Much of the data from the 2000 and 2010 censuses, along with a lot of other data, is available online at the Census Bureau web site.
To find local information: start with the Census Bureau web site. Under "Quick Facts", pull down the "select a state" menu to California. Note that two columns of data are listed, comparing California with the United States as a whole.
On the California data page, pull down the "Select a City" menu to a specific city, such as Berkeley. Note that two columns of data are listed, comparing Berkeley with California as a whole.
Also note the link: "Want more? Browse data sets for (name of state or city)."
Sometimes a city will use Census data to create reports with more detail, such as this one for San Francisco neighborhoods.
Think about who might create the source you're looking for: a goverment? (which country, state, county, city, etc.?) a business? a non-profit? an individual? a news source? social media site?
Would it be useful to search certain types of sites: Wikipedia, About.com, Tripadvisor, Yelp, etc.?
Think about search terms:
- use alternative terms when necessary (statistics san francisco; population san francisco)
- add place names as needed: japanese americans
japanese americans san francisco
- add other terms to narrow down results: history japanese americans san francisco
- take out terms if necessary: businesses catering to LGBT community
businesses LGBT community
- look around for useful terms to use: directory businesses LGBT san francisco
You already know that you should evaluate anything you find on the Internet. Here are some reminders of what to look for.
Use the Advanced Search for more searching options.
Please note that Google Books search results do not necessarily include the full text of the book; some include no text at all, some include a limited preview (only some pages of the book).
When you use Google Scholar, make sure to update your Scholar Preferences (see below) so you'll be able to use UC e-links to find the UC Berkeley library locations/online availability of the articles.
Step 1: If you haven't already done this, set up your proxy server access by following the directions at http://proxy.lib.berkeley.edu/. When you get to a point where you are accessing resources that the Library pays for, you will be prompted for your CalNet ID and password. For more help see: http://www.lib.berkeley.edu/doemoff/tutorials/proxy.html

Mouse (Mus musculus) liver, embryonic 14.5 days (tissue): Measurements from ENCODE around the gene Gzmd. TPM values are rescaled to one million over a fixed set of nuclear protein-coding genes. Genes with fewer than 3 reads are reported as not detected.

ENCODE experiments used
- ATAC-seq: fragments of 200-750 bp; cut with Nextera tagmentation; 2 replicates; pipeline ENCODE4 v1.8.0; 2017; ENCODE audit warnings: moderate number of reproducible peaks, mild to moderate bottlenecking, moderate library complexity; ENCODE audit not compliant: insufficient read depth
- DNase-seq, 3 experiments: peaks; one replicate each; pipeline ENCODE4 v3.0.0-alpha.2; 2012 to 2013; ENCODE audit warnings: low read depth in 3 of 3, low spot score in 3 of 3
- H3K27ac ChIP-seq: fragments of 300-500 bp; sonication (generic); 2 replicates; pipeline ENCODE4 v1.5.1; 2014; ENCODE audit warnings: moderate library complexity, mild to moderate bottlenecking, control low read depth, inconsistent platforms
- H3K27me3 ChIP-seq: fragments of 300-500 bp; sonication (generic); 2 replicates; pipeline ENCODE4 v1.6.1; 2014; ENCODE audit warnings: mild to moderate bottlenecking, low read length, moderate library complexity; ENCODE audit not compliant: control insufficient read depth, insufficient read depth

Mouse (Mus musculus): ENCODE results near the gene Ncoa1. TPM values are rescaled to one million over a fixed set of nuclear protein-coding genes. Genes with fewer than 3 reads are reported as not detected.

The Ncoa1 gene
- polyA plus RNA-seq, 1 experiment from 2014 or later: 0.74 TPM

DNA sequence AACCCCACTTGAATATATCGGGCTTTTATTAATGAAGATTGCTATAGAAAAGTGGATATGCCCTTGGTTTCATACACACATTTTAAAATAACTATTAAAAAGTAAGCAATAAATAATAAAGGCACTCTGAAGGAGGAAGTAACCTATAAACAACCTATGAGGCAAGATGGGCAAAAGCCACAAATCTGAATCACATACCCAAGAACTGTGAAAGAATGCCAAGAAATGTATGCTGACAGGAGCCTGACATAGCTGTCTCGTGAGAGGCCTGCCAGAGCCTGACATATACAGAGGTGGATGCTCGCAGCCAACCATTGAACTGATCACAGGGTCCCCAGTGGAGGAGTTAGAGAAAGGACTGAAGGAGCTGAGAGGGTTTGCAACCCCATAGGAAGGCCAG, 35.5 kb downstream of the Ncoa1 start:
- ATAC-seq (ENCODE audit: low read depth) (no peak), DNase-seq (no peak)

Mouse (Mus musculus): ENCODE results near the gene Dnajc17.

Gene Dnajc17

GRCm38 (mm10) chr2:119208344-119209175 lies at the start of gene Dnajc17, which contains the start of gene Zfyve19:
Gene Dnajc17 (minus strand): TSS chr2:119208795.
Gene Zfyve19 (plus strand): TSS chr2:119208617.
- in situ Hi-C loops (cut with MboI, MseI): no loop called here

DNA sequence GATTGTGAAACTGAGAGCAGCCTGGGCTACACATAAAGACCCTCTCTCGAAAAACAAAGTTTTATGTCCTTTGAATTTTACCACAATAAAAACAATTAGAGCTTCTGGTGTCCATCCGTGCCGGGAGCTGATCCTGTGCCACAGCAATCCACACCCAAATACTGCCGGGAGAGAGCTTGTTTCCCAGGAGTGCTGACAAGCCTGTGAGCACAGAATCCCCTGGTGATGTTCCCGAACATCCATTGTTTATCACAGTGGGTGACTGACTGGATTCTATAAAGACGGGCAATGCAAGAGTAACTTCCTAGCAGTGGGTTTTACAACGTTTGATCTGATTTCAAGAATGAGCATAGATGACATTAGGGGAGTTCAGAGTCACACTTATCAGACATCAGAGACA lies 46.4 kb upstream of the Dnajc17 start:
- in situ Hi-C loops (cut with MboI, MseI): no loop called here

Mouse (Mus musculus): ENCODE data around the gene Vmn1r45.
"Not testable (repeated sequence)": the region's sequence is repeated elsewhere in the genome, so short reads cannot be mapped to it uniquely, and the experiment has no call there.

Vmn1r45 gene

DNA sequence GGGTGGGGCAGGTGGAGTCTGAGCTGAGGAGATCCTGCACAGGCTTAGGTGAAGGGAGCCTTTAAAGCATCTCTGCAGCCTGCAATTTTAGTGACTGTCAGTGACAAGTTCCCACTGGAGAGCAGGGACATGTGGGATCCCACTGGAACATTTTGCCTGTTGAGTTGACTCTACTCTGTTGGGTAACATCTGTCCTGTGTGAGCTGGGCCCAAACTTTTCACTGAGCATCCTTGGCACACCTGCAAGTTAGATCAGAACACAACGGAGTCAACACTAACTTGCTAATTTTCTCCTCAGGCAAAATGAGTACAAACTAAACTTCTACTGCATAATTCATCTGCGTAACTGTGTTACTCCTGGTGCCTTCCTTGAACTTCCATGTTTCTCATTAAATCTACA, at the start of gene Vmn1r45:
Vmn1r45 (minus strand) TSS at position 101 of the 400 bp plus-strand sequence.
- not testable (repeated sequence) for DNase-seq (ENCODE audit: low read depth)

Step 2: Change your “Scholar Preferences.” Access these by clicking on the small icon in the upper right of the screen.
Step 3: In search box next to "Library Links," type in University of California Berkeley and click on “Find Library”
Step 4: Check all the boxes next to "University of California Berkeley"
Step 5: Click on "Save Preferences" at bottom of page
Free Speech Movement Digital Archives - Bancroft Library
Free Speech Movement Archives - independent
Regional Oral History Office - Bancroft Library
Featured Projects > UC History
In order to avoid plagiarism, you must give credit when
This content is part of the Understanding Plagiarism tutorial created by the Indiana University School of Education.
The UCB Library Guide to Citing Your Sources discusses why you should cite your sources and links to campus resources about plagiarism. It also includes links to guides for frequently used citation styles. Also:
Citation management tools help you manage your research, collect and cite sources, and create bibliographies in a variety of citation styles. Each one has its strengths and weaknesses, but any are easier than doing it by hand!
Zotero: A free plug-in that works exclusively with the Firefox browser: keeps copies of what you find on the web, permits tagging, notation, full text searching of your library of resources, works with Word, and has a free web backup service.
RefWorks - free for UC Berkeley users. It allows you to create your own database by importing references and using them for footnotes and bibliographies. Use the RefWorks New User Form to sign up. Refworks Help is pretty good.
It's always good to double check the formatting -- sometimes the software doesn't get it quite right.
Other ways to get help: in person, by e-mail, using specialized chat services
And of course: e-mail Corliss!